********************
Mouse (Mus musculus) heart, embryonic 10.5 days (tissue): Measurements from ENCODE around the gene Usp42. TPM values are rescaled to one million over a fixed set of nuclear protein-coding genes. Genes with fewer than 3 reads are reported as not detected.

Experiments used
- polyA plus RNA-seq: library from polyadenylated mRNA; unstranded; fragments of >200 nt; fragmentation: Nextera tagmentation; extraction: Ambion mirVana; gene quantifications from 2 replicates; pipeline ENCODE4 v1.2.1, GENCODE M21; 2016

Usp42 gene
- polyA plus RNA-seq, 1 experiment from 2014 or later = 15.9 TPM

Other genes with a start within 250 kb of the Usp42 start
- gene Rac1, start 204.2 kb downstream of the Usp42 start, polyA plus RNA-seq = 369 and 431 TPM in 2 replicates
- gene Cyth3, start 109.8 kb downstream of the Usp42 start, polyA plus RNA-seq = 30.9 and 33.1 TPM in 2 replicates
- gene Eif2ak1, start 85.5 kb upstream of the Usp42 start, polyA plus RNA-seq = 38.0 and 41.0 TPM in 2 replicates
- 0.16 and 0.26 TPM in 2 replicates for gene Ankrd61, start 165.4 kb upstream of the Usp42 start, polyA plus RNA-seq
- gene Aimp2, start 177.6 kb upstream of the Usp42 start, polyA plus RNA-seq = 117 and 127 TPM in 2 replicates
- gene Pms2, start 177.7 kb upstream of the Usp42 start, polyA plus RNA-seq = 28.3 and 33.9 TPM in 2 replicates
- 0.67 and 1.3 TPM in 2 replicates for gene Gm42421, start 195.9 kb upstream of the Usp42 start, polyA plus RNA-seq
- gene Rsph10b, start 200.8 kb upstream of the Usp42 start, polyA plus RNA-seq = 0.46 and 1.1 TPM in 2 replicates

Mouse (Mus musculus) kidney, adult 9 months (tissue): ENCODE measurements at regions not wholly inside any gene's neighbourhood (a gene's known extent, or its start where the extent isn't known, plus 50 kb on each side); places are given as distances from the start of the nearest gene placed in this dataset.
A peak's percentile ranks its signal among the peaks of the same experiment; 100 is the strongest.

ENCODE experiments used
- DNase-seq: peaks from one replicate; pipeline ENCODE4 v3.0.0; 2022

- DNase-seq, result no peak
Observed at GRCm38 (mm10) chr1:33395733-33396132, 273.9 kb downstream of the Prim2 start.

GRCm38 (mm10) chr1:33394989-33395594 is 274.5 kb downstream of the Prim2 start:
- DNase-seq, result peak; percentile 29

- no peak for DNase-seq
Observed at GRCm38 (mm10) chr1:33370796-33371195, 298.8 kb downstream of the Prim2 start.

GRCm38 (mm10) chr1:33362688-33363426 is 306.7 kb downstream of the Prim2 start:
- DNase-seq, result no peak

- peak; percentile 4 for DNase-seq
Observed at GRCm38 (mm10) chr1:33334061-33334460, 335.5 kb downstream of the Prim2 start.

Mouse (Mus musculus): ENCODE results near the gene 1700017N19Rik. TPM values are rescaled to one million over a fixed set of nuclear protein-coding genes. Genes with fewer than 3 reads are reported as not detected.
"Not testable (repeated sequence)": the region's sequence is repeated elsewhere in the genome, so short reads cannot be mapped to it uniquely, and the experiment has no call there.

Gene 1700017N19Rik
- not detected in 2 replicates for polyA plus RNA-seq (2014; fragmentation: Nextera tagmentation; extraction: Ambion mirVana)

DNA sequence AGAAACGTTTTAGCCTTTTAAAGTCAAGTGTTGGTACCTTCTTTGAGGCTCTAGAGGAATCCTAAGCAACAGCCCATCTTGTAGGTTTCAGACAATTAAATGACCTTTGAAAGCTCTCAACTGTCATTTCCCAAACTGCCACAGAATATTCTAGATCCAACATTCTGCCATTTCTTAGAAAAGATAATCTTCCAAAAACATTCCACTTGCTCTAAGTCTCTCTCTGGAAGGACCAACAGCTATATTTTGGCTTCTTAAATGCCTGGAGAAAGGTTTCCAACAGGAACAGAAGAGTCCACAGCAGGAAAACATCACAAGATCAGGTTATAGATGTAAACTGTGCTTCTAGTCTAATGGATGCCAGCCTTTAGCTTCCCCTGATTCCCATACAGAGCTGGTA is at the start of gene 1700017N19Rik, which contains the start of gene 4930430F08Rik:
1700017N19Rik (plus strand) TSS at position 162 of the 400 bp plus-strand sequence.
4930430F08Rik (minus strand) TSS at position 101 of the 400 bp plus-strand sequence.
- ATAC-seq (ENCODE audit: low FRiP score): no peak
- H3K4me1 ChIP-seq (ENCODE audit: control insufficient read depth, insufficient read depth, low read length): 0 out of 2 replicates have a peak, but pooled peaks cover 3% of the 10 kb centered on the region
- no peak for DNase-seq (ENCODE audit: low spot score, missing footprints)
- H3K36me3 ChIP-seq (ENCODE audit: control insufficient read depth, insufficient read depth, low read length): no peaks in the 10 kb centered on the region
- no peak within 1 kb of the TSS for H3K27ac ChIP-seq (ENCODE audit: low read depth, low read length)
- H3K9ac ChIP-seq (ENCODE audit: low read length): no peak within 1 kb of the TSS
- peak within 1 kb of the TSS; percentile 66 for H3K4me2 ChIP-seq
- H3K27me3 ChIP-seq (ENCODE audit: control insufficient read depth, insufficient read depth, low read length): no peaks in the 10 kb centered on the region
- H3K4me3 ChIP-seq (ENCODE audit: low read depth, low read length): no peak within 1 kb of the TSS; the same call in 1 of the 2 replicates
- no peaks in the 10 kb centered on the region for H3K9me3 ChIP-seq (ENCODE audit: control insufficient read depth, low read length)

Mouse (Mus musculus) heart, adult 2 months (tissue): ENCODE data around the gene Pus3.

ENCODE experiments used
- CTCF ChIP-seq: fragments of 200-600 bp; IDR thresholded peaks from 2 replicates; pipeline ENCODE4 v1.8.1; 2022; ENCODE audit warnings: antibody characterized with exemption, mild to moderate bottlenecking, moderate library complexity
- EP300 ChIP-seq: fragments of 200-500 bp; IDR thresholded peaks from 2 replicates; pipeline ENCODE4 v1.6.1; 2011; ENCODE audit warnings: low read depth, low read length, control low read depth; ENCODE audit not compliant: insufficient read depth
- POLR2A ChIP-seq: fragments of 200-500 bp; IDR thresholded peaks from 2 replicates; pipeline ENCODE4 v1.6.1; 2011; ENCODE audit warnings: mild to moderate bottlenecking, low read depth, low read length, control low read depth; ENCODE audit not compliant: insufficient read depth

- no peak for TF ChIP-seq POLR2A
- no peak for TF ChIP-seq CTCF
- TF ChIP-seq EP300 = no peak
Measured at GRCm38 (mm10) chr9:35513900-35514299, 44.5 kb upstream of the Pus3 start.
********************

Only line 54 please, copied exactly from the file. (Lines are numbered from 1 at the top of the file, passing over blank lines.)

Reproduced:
Measured at GRCm38 (mm10) chr9:35513900-35514299, 44.5 kb upstream of the Pus3 start.